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The Science of Pulled Pork

The Science of Pulled Pork

What is the perfect cooking time for pulled pork? The best meat to use? Discover the secrets behind this seriously delicious dish.

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If there is one dish sure to please all serial grillers, it has to be pulled pork. However, if you ask various people for the recipe, you will find that no two versions are ever the same. Is there a recipe to suit all tastes? One that is simple to prepare. And what is the perfect pulled pork cooking time? The answer to all these questions is yes, if you let chemistry and physics lend a helping hand. 

What is pulled pork

Essentially, it is a piece of pork cooked at a medium temperature for a long time, until it is possible to pull apart with a fork. The “strands” of pork, however, need to remain moist, tender, soft, juciy and flavoursome -  something very hard to achieve, even for expert grillers. 

Best meat for pulled pork

First of all, you have to choose the right cut of meat. Contrary to what most people believe, pulled pork requires a less expensive cut, that is to say, one that comes from a part of the animal endowed with a muscle and rich in connective tissue, a high fat content is also important. This description corresponds perfectly to neck and shoulder cuts, which are considered to be the best cuts for cooking a pulled pork. 

The high content of connective tissue is necessary to keep our strands of meat tender, without making them too rubbery and unpleasant to chew. Connective tissue, as you will most certainly already know, needs to be cooked for a long time before breaking down. Any meat rich in connective tissue always follows the same rule: it should either be cooked very little or a very long. 

Since the former is not advisable in the case of pork, we have no choice but to opt for the latter. To prevent it from becoming too dry (a mishap that often befalls even pulled pork experts!), choose one large cut of meat. The secret, in this case, is to reduce the amount of meat surface exposed to the heat, which is the part most prone to dryness, while preserving the moisture within. If you choose two smaller pieces, instead of one, the exposed surface area would be doubled: this is why the connoisseurs of pulled pork whack enormous pieces of meat on their barbecues!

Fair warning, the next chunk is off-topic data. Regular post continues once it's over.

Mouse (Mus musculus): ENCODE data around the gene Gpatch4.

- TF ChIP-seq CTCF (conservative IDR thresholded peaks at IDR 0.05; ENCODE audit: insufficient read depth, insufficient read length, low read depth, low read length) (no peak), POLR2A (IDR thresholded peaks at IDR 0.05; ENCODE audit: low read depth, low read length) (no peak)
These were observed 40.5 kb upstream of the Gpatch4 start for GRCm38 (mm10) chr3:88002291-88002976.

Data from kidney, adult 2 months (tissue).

How to cook pulled pork

On this subject, the eternal question is: BBQ or oven? Based on the assumption that the BBQ continues to be the best choice, owing to the aromas it adds to the meat, it must also be said that science adopts the cynical view that heat is heat, no matter where it comes from, so an oven may also lend itself well to this operation.

Technique is quite another matter. Studies have shown that a piece of pork shoulder weighing approximately 3 kilos, cooked at about 110°C, reaches an internal temperature of about 65°C in a couple of hours, and remains stable for the following six hours, only to rise brusquely afterwards to 85-90°C. Consequently, to ensure that the meat is cooked evenly without becoming dry, many prefer to wrap the piece of meat in tinfoil after a couple of hours, having basted it with a liquid (such as beer, wine, apple or blackcurrant juice). In this way, the cooking time will last for around 10-11 hours, compared to the 12-14 hours. I prefer the more classical approach because I also love the outer crust of pulled pork which inevitably will not form using the “accelerated” method.

The pulled pork recipe

How should our marvellous pulled pork be cooked? With a piece of pork weighing about three kilos and two hundred grams of “rub”, made to your own taste. For instance, cooking salt, brown sugar, paprika, garlic, onion – ether dried or in powder form - and pepper. After drying the meat, rub it all over with the mix you have prepared and cook it using one of the two methods described.

When cooked, leave it to rest for ten minutes and then, using a fork, start to pull it off in strands. Serve accompanied with a barbecue sauce or a light mayonnaise and a side dish of cabbage.

If you are looking for some tasty ideas, check out our recipe section: what about a pulled pork burger?

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